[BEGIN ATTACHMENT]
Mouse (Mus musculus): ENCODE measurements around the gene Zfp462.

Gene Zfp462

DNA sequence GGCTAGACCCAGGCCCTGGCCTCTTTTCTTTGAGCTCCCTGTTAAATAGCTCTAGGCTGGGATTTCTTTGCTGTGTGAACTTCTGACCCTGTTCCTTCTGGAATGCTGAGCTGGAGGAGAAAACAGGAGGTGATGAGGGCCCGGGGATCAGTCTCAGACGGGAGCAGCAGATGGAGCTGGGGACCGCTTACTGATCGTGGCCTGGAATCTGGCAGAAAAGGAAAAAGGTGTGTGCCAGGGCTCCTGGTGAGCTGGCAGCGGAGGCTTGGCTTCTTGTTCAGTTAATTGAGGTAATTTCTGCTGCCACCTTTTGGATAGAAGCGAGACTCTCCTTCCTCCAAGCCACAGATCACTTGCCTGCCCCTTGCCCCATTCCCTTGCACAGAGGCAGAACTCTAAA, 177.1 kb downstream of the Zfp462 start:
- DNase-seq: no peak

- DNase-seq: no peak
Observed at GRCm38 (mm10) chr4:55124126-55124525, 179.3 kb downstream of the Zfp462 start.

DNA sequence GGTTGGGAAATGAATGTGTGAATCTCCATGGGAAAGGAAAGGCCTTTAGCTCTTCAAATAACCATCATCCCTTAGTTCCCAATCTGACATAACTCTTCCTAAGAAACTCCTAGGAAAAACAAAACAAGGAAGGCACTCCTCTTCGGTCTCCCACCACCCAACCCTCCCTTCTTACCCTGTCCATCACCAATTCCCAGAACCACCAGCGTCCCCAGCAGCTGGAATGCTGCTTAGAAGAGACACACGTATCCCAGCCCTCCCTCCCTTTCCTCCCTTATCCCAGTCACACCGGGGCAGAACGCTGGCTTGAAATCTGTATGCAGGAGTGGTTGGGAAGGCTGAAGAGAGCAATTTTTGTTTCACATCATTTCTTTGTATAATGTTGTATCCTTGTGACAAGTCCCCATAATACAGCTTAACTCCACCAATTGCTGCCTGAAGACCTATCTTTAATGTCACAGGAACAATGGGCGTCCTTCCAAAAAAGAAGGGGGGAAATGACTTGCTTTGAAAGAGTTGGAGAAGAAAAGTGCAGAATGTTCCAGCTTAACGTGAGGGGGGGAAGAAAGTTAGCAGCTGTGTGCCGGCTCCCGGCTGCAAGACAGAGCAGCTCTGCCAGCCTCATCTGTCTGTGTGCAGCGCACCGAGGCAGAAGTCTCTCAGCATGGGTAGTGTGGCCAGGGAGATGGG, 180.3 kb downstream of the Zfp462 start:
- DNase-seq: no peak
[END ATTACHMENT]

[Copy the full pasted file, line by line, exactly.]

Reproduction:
Mouse (Mus musculus): ENCODE measurements around the gene Zfp462.

Gene Zfp462

DNA sequence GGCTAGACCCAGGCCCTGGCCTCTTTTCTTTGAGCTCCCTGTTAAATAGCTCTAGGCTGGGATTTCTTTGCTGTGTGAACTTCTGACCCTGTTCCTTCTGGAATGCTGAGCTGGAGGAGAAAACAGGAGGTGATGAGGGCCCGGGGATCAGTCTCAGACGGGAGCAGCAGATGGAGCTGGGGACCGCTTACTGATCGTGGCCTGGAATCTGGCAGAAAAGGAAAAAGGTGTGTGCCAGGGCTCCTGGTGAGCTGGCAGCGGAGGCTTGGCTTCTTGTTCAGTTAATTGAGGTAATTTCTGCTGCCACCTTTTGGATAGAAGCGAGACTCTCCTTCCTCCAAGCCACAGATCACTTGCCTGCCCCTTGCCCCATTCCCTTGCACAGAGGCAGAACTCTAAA, 177.1 kb downstream of the Zfp462 start:
- DNase-seq: no peak

- DNase-seq: no peak
Observed at GRCm38 (mm10) chr4:55124126-55124525, 179.3 kb downstream of the Zfp462 start.

DNA sequence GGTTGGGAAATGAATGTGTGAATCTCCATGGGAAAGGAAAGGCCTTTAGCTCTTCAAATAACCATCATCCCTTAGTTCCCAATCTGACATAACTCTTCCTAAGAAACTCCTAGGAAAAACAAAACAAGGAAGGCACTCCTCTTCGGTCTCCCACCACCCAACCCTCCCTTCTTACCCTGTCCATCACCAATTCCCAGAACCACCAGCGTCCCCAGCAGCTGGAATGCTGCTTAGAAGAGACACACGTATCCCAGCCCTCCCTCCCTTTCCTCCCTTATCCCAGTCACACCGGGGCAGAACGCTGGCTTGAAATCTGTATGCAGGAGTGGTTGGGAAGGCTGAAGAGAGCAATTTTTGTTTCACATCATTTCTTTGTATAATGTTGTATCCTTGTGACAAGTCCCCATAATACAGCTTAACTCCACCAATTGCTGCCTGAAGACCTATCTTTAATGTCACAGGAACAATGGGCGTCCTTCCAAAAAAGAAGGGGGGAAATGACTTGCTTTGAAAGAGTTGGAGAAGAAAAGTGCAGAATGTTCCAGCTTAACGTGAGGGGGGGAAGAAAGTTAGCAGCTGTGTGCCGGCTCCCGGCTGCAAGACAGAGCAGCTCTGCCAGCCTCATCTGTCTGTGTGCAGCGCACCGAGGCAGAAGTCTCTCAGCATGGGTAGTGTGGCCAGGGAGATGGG, 180.3 kb downstream of the Zfp462 start:
- DNase-seq: no peak